I do recall a much beloved Republican saying, “Trust, but verify.” Sound advice indeed.

    Even a blind squirrel finds a few acorns.

  2. 2
    cleek says:

    BTW Bill Moyers had a great piece on the GOP and Jack Abramhoff last night.

    the latest Harpers has a good article on Abramoff and Reed and the rise of the College Republicans and all their various escapades. it’s not online yet, though.

  3. 3
    whocoodanode says:

    That’s right, come to this “reformed” Republican’s site and get pointed to the “American Conservative.”

    Because somehow, surely, there must really truly be an actual “conservative” ideology after all. Somewhere. It’s just total hypocrisy that never works and never did and it carries the seeds of its own and society’s destruction. But it is really what you should be reading.

    I’m putting it out there that old Republicans cannot be trusted. Case in point is Mr. Cole, who cannot spit out the koolaid once swallowed, and sadly it is slowly reclaiming him. Ah well, there was no guarantee the patients could be cured of their political disease simply because they find they really, really hate the symptoms.

    If you have the virus that makes you keep looking backwards for answers, you apparently have it forever. It makes you think that being properly conservative in your life means that the government must, simply MUST, work the same way. No matter how many people’s lives are destroyed, your con beliefs are so … believable. It is cotton-candy wonderbread for the soul.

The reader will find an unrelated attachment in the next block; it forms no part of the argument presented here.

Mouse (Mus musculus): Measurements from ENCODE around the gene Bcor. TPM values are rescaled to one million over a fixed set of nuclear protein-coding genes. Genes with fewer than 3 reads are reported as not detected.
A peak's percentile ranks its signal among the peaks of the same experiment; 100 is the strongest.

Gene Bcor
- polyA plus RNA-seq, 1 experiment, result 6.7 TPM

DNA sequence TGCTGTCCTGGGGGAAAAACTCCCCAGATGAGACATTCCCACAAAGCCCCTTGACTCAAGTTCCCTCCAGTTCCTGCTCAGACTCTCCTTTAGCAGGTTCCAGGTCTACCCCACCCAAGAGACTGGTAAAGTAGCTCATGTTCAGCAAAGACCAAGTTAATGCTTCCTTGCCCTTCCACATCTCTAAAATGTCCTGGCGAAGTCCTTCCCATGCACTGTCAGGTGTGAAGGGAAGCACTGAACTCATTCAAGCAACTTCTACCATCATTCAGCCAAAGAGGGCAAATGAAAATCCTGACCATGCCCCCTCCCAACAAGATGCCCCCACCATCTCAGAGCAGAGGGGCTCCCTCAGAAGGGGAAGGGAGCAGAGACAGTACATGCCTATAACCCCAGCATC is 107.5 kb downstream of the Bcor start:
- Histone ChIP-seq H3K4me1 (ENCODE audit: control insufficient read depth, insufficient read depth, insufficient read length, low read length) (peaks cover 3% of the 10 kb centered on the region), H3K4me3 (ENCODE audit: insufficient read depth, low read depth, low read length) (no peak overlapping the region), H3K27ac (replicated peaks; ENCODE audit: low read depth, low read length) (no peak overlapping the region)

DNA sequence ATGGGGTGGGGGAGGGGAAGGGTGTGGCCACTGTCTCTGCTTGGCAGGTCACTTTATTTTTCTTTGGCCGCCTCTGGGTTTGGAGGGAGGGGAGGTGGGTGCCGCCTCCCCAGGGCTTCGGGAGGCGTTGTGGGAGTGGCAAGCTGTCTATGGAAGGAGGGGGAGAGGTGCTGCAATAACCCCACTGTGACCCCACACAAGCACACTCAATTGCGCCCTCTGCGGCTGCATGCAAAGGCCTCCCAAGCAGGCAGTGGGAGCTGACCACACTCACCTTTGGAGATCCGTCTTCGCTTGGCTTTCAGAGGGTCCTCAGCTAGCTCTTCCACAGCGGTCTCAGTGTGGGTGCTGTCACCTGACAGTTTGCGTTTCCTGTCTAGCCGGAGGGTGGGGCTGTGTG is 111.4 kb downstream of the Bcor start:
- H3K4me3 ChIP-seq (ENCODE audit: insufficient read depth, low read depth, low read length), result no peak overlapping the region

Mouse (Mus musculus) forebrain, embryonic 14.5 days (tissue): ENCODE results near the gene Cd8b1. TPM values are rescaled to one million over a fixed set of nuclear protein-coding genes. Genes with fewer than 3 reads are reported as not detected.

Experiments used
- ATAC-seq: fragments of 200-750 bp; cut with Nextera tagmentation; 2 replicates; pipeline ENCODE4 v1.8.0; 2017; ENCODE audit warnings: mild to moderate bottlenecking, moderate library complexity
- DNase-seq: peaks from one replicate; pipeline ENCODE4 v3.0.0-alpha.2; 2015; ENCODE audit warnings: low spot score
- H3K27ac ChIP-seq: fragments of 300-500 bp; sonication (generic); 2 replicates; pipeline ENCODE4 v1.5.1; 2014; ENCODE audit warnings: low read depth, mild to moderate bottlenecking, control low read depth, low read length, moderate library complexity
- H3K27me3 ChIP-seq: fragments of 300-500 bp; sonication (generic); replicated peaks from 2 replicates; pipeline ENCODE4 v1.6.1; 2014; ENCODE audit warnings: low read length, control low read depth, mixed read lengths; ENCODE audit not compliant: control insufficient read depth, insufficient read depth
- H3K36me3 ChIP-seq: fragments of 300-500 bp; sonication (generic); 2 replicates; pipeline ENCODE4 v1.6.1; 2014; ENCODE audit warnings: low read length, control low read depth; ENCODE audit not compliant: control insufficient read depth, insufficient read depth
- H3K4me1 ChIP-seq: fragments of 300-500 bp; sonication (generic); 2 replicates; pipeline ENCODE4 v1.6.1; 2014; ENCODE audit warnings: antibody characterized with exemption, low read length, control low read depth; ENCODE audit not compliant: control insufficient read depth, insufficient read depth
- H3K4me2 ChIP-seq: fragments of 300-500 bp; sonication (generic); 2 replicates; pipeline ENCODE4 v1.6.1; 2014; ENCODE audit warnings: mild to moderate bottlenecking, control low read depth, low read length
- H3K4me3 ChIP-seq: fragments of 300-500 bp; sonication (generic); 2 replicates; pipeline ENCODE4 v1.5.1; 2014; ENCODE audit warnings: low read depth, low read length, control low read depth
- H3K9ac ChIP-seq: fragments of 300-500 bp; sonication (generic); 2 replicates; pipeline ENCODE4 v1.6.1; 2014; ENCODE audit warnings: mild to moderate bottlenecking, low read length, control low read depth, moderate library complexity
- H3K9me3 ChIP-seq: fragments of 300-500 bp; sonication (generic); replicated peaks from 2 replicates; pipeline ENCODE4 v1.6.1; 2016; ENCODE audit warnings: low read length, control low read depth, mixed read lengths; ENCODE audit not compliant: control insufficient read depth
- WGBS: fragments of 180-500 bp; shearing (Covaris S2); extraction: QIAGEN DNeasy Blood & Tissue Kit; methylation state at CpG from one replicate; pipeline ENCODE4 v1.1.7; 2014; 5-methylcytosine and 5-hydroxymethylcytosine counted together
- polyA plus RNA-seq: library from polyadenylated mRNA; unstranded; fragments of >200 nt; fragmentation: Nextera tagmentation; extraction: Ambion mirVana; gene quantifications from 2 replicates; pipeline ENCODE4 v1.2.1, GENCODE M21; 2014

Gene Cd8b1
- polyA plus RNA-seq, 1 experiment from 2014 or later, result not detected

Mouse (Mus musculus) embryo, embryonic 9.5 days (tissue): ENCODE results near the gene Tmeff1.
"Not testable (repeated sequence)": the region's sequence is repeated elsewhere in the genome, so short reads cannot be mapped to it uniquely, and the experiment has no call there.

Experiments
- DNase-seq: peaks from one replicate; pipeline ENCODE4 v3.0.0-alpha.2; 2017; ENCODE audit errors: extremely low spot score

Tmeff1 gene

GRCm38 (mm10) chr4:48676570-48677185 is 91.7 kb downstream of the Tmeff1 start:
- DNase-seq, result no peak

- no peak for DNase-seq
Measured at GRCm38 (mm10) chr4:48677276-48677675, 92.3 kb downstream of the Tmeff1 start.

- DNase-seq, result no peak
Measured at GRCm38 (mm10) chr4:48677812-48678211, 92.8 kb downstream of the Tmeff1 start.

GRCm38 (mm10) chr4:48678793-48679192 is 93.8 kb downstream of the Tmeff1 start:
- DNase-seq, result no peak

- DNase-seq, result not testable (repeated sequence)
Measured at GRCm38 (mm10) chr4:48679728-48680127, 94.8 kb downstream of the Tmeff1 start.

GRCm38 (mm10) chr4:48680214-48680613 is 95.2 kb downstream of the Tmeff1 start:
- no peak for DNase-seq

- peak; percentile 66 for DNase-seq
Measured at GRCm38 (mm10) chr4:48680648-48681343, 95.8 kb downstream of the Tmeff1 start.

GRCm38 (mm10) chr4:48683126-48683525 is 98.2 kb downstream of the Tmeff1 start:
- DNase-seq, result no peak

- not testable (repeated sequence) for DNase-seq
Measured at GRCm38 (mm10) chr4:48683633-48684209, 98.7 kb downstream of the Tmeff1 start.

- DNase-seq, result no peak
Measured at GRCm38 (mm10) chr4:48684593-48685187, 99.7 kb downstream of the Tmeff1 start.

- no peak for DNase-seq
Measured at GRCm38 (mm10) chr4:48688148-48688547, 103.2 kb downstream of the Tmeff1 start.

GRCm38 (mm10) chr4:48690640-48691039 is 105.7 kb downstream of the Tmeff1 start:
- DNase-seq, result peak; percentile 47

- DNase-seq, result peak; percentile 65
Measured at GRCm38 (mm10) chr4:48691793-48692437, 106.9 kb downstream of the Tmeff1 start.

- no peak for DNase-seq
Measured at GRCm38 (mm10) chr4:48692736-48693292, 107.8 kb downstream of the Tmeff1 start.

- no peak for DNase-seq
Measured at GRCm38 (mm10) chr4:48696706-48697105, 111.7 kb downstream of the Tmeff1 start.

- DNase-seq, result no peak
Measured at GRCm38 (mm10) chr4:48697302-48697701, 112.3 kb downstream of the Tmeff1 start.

Go back, Cole, they are calling you…

    Or if you must continue on with this lucrative “I have seen da light” gig, then SHUT UP AND SING. I know you’ve heard (and agreed) with that one before.

  4. 4
    John Cole says:

    Or if you must continue on with this lucrative “I have seen da light” gig, then SHUT UP AND SING. I know you’ve heard (and agreed) with that one before.

    Alright, who is responsible for this spoof?

  5. 5
    gbear says:

    Another good piece that TPM linked to this morning.

    What Schmidt and his associates have apparently concluded is that McCain’s weaknesses—on the election’s most salient issues and as a candidate—are so pronounced and Obama’s vulnerabilities so glaring that the low road is their guy’s best, and maybe only, route to the White House. They’ve concluded, in other words, that even if McCain may not be able to win the election in any affirmative sense, he might still wind up behind the big desk if he and his people can strip the bark off Obama with sufficiently vicious force.

  6. 6
    jason says:

    I’m no conservative, but I do read the magazine online from time to time, as well as Larison’s blog. Their take on foreign policy pretty much squares with mine.

  7. 7
    Notorious P.A.T. says:

    he has done this by adopting a haughty, self-righteous tone

    But not “arrogant”, oh no, not him.

    the latest Harpers has a good article on Abramoff and Reed and the rise of the College Republicans

    I started reading that article in hard copy but just couldn’t bring myself to finish it. Those people are pure scum.

  8. 8
    F-Dog says:

    Larison is one of the few self-identified Republicans I can stand to read.

    Still, he gives the press far too much credit here: